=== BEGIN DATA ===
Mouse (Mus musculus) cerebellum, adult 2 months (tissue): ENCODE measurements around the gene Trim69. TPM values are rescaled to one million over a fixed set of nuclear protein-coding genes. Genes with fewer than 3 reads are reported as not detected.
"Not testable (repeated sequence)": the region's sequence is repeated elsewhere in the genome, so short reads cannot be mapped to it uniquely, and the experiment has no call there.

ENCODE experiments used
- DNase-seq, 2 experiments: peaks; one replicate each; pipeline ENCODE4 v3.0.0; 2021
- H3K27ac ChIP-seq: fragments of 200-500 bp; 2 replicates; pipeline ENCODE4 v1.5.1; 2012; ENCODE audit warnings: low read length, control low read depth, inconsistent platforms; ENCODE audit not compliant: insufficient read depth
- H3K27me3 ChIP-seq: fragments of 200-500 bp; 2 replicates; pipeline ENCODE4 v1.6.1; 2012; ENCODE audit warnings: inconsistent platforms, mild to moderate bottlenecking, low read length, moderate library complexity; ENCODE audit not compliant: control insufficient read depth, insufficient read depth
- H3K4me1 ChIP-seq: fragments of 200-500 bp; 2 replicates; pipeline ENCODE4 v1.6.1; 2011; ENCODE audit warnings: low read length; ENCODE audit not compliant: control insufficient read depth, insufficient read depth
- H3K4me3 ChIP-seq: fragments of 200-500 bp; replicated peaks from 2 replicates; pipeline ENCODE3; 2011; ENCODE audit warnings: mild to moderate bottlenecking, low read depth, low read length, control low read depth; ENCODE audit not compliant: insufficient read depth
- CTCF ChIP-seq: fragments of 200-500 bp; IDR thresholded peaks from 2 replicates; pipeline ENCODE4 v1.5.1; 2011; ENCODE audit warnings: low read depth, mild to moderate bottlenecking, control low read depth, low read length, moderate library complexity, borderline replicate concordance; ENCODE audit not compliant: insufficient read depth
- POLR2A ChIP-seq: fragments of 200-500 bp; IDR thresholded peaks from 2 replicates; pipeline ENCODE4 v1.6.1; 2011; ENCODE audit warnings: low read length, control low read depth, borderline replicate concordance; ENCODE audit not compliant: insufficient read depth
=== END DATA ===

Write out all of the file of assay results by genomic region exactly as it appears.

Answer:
Mouse (Mus musculus) cerebellum, adult 2 months (tissue): ENCODE measurements around the gene Trim69. TPM values are rescaled to one million over a fixed set of nuclear protein-coding genes. Genes with fewer than 3 reads are reported as not detected.
"Not testable (repeated sequence)": the region's sequence is repeated elsewhere in the genome, so short reads cannot be mapped to it uniquely, and the experiment has no call there.

ENCODE experiments used
- DNase-seq, 2 experiments: peaks; one replicate each; pipeline ENCODE4 v3.0.0; 2021
- H3K27ac ChIP-seq: fragments of 200-500 bp; 2 replicates; pipeline ENCODE4 v1.5.1; 2012; ENCODE audit warnings: low read length, control low read depth, inconsistent platforms; ENCODE audit not compliant: insufficient read depth
- H3K27me3 ChIP-seq: fragments of 200-500 bp; 2 replicates; pipeline ENCODE4 v1.6.1; 2012; ENCODE audit warnings: inconsistent platforms, mild to moderate bottlenecking, low read length, moderate library complexity; ENCODE audit not compliant: control insufficient read depth, insufficient read depth
- H3K4me1 ChIP-seq: fragments of 200-500 bp; 2 replicates; pipeline ENCODE4 v1.6.1; 2011; ENCODE audit warnings: low read length; ENCODE audit not compliant: control insufficient read depth, insufficient read depth
- H3K4me3 ChIP-seq: fragments of 200-500 bp; replicated peaks from 2 replicates; pipeline ENCODE3; 2011; ENCODE audit warnings: mild to moderate bottlenecking, low read depth, low read length, control low read depth; ENCODE audit not compliant: insufficient read depth
- CTCF ChIP-seq: fragments of 200-500 bp; IDR thresholded peaks from 2 replicates; pipeline ENCODE4 v1.5.1; 2011; ENCODE audit warnings: low read depth, mild to moderate bottlenecking, control low read depth, low read length, moderate library complexity, borderline replicate concordance; ENCODE audit not compliant: insufficient read depth
- POLR2A ChIP-seq: fragments of 200-500 bp; IDR thresholded peaks from 2 replicates; pipeline ENCODE4 v1.6.1; 2011; ENCODE audit warnings: low read length, control low read depth, borderline replicate concordance; ENCODE audit not compliant: insufficient read depth